The Chinese government is apparently furious at US move to sanction its telecom giant Huawei. Tensions of the two sides is set to escalate further while there is no set timing for resuming the collapsed trade talks. While Trump might want to meet Xi to clear out the outstanding issues to seal a trade deal at the upcoming G20 summit, the two sides are actually moving farther apart.

Trump’s administration hit Huawei on two heavy measures yesterday. Firstly, the U.S. Commerce Department is adding Huawei and 70 affiliates to its “entity List” that bans them from buying US technologies without government approval. Secondly, Trump signed an executive order banning US companies from using telecom equipment made by companies deemed to pose a national security risk. As Commerce Secretary Wilbur Ross put, the decision was to “prevent American technology from being used by foreign-owned entities in ways that potentially undermine U.S. national security or foreign policy interests.”

Chinese commerce ministry spokesman Gao Feng said today “China has emphasized many times that the concept of national security should not be abused, and that it should not be used as a tool for trade protectionism… China will take all the necessary measures to resolutely safeguard the legitimate rights of Chinese firms.”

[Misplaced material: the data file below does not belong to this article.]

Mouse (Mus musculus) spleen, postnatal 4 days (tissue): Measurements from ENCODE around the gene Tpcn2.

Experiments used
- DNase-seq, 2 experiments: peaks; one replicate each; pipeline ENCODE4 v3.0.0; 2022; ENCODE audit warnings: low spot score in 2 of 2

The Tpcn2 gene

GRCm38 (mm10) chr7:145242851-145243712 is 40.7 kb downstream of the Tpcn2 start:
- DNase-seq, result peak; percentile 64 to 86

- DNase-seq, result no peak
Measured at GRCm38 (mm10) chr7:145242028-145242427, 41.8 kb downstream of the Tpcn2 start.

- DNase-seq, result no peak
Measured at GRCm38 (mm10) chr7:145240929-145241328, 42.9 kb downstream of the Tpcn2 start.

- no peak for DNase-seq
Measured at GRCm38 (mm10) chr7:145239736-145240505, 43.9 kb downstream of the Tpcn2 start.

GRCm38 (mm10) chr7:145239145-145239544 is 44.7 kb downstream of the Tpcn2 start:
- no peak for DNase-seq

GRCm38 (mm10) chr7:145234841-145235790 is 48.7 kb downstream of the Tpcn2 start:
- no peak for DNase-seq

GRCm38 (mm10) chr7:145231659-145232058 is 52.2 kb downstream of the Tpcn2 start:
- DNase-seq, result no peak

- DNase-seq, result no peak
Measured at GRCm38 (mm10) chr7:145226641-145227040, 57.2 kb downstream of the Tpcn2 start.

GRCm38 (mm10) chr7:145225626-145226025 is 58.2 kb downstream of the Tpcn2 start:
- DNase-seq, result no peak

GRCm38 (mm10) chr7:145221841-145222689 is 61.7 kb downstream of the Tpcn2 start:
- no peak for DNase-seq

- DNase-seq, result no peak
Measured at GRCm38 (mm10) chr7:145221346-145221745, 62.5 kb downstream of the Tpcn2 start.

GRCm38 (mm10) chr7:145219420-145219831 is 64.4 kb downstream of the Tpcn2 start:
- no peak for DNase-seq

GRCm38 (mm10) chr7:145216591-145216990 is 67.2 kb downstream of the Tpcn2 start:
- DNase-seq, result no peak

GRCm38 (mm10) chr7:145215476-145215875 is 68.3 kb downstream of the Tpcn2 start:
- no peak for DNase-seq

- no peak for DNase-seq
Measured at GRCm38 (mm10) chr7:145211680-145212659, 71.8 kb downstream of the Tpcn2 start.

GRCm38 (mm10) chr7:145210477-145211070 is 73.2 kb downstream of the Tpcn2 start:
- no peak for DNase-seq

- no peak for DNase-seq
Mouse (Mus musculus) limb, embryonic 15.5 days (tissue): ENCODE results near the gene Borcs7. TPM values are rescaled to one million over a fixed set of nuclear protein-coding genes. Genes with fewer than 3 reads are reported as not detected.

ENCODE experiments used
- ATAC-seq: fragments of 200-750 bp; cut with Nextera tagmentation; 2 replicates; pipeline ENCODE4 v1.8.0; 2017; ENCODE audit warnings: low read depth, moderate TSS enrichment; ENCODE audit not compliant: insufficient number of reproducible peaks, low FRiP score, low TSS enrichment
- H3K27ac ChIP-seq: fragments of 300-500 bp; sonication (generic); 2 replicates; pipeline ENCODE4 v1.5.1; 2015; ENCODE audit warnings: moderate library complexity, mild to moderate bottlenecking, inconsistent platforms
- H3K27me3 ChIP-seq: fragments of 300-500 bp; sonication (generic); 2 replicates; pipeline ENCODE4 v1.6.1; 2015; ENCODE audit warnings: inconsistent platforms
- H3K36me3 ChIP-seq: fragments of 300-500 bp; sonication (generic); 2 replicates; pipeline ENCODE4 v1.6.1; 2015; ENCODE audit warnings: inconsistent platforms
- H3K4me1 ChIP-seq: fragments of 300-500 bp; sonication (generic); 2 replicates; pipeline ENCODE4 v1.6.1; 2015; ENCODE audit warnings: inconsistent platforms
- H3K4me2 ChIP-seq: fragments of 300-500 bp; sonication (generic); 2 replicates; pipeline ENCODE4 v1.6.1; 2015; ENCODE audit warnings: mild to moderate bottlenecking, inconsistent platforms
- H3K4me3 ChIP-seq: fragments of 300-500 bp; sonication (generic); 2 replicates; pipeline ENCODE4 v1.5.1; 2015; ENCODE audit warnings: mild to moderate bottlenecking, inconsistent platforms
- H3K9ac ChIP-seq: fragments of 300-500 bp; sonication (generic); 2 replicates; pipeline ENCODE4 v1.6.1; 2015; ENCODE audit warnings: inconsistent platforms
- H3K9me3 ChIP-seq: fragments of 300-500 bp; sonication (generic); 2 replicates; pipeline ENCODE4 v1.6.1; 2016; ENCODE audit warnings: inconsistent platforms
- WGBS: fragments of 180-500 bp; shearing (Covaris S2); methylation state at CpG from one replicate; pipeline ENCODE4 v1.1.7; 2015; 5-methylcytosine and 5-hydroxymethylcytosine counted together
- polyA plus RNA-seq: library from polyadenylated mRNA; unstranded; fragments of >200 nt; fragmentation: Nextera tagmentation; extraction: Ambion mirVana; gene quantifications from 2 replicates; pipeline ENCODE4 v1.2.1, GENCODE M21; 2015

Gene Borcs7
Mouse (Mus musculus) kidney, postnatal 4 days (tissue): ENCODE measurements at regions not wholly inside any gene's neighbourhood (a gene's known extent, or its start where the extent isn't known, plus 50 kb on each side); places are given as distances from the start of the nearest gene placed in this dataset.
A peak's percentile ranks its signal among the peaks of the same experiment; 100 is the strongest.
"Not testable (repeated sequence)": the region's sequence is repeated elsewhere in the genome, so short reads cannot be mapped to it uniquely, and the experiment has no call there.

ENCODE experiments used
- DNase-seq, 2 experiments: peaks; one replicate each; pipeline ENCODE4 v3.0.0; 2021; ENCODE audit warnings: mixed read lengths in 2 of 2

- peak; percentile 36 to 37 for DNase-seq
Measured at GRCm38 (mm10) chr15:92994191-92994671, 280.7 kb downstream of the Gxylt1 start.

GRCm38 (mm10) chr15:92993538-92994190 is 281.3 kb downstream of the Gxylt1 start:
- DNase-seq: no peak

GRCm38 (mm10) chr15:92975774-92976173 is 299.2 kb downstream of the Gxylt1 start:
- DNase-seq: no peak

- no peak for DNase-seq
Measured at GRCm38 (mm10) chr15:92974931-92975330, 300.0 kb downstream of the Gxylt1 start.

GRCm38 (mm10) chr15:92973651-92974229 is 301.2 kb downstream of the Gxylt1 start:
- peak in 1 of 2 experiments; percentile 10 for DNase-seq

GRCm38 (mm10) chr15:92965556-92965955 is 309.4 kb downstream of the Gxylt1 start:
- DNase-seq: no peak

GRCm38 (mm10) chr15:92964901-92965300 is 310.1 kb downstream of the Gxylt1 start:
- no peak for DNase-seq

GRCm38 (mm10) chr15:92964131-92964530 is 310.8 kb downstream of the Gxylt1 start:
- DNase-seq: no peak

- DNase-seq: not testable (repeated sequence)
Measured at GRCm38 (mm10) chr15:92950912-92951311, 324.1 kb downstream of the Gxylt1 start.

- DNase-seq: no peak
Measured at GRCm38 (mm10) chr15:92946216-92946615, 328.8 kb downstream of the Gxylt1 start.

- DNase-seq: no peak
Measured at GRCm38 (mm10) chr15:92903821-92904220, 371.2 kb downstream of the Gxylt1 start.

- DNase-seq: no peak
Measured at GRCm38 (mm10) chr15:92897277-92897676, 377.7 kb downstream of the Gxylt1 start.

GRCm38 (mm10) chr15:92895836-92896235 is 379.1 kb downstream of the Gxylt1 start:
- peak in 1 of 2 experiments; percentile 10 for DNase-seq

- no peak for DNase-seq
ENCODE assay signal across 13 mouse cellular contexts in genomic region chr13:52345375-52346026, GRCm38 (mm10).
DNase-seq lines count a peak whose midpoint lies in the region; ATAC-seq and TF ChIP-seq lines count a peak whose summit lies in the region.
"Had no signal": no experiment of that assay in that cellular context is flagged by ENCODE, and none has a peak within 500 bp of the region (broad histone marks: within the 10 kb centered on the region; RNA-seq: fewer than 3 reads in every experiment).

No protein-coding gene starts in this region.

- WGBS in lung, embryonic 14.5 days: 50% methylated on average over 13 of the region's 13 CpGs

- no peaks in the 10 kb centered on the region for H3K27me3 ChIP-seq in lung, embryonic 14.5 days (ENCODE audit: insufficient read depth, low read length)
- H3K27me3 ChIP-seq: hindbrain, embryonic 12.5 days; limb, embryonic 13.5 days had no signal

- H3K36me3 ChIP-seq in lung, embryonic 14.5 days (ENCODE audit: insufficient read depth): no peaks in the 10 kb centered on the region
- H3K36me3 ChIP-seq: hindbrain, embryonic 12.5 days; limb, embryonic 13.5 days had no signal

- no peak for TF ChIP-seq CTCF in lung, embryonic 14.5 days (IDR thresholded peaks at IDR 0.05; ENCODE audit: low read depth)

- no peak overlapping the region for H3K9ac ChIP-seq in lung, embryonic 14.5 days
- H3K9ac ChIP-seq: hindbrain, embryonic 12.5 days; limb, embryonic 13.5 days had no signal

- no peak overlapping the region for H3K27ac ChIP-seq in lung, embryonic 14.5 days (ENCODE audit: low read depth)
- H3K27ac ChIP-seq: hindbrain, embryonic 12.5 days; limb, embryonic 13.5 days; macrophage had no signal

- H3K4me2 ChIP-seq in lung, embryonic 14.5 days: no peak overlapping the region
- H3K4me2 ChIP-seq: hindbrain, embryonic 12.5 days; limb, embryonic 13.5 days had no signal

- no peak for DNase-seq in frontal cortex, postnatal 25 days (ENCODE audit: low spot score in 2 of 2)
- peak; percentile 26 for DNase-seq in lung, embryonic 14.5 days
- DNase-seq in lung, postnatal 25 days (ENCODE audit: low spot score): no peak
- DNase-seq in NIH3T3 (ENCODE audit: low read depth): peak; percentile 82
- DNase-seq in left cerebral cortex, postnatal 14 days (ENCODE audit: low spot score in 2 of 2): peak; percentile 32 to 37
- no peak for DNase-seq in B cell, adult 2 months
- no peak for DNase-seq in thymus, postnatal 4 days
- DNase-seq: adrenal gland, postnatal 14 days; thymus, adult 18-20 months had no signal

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On trade Gao warned “the tariff hike by the United States will only bring greater difficulties to the consultations… “We urge the United States to cancel the wrong practices as early as possible, avoiding greater losses to Chinese and American companies and consumers, and causing a ‘recession-like’ impact on the world economy.”

Gao also also clarified the three concerns on China. Firstly, all tariffs must be removed in order to reach a deal. Secondly, additional purchase of US goods is an issue to be resolved. Thirdly, the text of the agreement must be balanced, respecting each other’s sovereignty. Gao emphasized, “to reach any agreement, China’s three core concerns must be properly resolved,”

Separately, Foreign ministry spokesman Lu Kang, said “negotiations and consultations, to have meaning, must be sincere… First, there must be mutual respect, equality and mutual benefit. Second, one’s word must be kept, and not be capricious.”

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